By Adam D. Koos, CFP®
Before the Brexit, it was an absolute certainty among pollsters and the media that the U.K. was going to stay in the E.U. Then they didn't, and the market fell precipitously for two days. The sky was falling. Clients started emailing and calling our office, asking what they should do. Then almost as fast as it came, the Brexit was an afterthought. Four trading days later, the S&P 500 /zigman2/quotes/210599714/realtime SPX -1.49% was right back to where it started prior to the British vote, and now it's over. Or is it?
When a hurricane wipes out an entire metropolitan area, and the market quickly retreats and then recovers, sure ... that's an event-driven, violent pullback. As horrible as they are, when there’s a terrorist attack and the market takes a quick beating, it's just that, a quick beating, and it's over. These are one-time events that, once behind us, are generally over with. There might be economic fallout resulting from the wrath of something as horrible as hurricane Katrina, but generally speaking, these types of selloffs are largely emotional.
The Brexit selloff was surely emotional. What's different is, in my opinion, it's not over. Aside from the fact that it could take years for all the U.K.'s trade agreements to be rewritten, and aside from the debt they've incurred as a result of being one of Europe's "big brothers," they have a long way to go toward becoming economically and politically autonomous again.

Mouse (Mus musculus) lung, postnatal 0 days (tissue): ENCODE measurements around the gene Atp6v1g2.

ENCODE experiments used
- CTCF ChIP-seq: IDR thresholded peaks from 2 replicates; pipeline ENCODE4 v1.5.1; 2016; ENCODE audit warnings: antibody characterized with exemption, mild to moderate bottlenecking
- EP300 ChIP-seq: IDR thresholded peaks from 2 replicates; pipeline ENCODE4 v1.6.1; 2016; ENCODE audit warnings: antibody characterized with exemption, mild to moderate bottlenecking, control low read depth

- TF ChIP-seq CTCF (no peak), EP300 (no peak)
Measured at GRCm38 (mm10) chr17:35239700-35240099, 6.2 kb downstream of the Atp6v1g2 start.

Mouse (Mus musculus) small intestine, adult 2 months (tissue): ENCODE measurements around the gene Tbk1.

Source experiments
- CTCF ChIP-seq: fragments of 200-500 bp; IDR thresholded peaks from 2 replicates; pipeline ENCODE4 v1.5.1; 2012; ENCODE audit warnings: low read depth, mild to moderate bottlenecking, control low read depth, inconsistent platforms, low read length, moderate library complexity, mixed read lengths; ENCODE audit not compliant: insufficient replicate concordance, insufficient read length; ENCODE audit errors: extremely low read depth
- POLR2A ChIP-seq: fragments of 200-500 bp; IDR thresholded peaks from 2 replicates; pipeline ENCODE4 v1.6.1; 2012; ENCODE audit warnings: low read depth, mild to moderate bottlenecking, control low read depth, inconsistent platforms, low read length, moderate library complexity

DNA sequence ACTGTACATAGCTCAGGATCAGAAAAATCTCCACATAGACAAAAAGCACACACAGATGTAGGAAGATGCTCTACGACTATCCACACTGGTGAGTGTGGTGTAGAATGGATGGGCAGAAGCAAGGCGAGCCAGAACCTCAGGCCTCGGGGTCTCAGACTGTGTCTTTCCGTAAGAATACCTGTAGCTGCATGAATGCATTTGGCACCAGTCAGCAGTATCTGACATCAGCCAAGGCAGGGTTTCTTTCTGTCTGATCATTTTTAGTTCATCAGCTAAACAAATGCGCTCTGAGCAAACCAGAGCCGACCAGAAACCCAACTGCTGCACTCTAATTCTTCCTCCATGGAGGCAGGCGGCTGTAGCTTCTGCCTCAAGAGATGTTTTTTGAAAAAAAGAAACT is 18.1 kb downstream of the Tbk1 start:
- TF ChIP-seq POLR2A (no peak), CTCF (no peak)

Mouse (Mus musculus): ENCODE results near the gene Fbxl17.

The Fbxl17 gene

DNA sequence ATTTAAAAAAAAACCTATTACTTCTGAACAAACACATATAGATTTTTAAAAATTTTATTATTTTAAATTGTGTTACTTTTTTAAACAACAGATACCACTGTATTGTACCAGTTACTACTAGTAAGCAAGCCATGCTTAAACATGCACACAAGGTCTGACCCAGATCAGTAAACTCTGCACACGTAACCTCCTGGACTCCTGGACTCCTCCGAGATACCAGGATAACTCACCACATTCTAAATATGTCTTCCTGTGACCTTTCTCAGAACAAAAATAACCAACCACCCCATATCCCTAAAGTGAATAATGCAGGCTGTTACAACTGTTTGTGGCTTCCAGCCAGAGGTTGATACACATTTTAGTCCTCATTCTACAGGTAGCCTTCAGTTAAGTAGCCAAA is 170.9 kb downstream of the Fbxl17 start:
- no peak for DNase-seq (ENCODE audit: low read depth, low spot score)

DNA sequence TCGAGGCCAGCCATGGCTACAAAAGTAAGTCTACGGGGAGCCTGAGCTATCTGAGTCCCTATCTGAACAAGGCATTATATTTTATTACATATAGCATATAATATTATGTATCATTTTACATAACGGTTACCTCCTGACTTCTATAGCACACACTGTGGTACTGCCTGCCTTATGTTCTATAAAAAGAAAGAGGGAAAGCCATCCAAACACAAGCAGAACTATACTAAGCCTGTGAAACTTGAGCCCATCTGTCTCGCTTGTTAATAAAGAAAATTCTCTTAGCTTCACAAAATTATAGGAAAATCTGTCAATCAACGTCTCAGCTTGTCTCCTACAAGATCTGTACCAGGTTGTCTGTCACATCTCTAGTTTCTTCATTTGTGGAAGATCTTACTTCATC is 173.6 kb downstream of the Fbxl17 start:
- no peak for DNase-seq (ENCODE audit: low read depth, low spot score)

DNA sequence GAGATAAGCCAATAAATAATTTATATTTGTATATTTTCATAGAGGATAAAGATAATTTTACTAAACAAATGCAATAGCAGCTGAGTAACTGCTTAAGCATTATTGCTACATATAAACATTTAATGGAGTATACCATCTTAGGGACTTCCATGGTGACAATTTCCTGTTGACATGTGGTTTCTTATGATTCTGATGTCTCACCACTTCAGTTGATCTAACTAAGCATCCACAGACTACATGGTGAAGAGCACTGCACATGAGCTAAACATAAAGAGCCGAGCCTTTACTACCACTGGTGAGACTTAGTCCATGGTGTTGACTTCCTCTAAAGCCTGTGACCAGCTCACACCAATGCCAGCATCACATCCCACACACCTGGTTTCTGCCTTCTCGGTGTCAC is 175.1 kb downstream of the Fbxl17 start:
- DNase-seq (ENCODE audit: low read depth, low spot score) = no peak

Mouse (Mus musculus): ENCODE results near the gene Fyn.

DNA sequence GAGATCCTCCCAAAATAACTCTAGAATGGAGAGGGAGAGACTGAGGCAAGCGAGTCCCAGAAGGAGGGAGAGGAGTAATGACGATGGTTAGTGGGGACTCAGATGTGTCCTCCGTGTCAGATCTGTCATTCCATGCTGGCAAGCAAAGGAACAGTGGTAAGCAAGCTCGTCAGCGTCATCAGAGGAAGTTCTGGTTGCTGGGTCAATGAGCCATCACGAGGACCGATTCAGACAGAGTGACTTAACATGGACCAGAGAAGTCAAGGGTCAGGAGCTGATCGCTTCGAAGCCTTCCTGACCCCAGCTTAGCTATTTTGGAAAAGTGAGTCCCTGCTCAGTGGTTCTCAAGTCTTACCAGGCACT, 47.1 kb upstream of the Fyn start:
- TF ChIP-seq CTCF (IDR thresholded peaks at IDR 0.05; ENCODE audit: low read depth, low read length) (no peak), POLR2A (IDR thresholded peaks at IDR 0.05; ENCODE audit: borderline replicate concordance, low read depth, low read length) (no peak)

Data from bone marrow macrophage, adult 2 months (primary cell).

The emotional reaction that caused the post-Brexit selloff was the same emotional reaction that resulted in the dead-cat bounce that took place over the following trading days into the holiday weekend, but that doesn't change anything about the big picture as it pertains to the health of the stock market overall.
I had someone peek their head in my office last week after meeting with one of our financial advisers, and this is what they said:
"So, this has been a crazy market. I just talked to Andy, and I know that I should be selling out of my 401(k), but the market has come back twice now. Do you think now is a good time to get out, or should I hold on a little longer?"
Never mind the fact that, at our office, we only own a single stock (in our aggressive model portfolio). Otherwise, we've had absolutely no allocation to stocks here or internationally for months now. So I pulled up the chart below on the big screen in my office, looked at it together, and asked him, "How many chances do you think you're going to get to sell at higher prices? How many times are you going to pass on these bounces before you end up married to the stocks you own?"
Think about it. Most readers have been there before. You didn't want to sell when the downtrend was confirmed by the January lower low, right? It came back, so now that market is soaring to all-time highs again, there are riches to be made, right? So now you don't want to sell at these high prices, of course. Who wants to sell high?
If this market continues its long-term downtrend and you participate in all or most of it, you're still not going to want to sell if it drops again because you'll be "hoping" for another rebound that may or may not occur until after the market has wiped out 30%-50% of your hard-earned savings. So are you going to pass on these prices again, "hoping" for something better tomorrow? How high does the market have to go before you're ready to sell high?
One of my mentors years ago once told me, "Price is what you pay at the beginning of any decision or transaction. Cost is the long-term consequence of your decisions."
Would you buy a car without ever servicing it? No oil changes, filter change, tune-ups, new tires, fluid refills or brake changes? This is a lot like investing your money, diversifying it, and "hoping" it continues to grow in value. You know what happens when your brakes fail, don't you? Hope is not an investment strategy.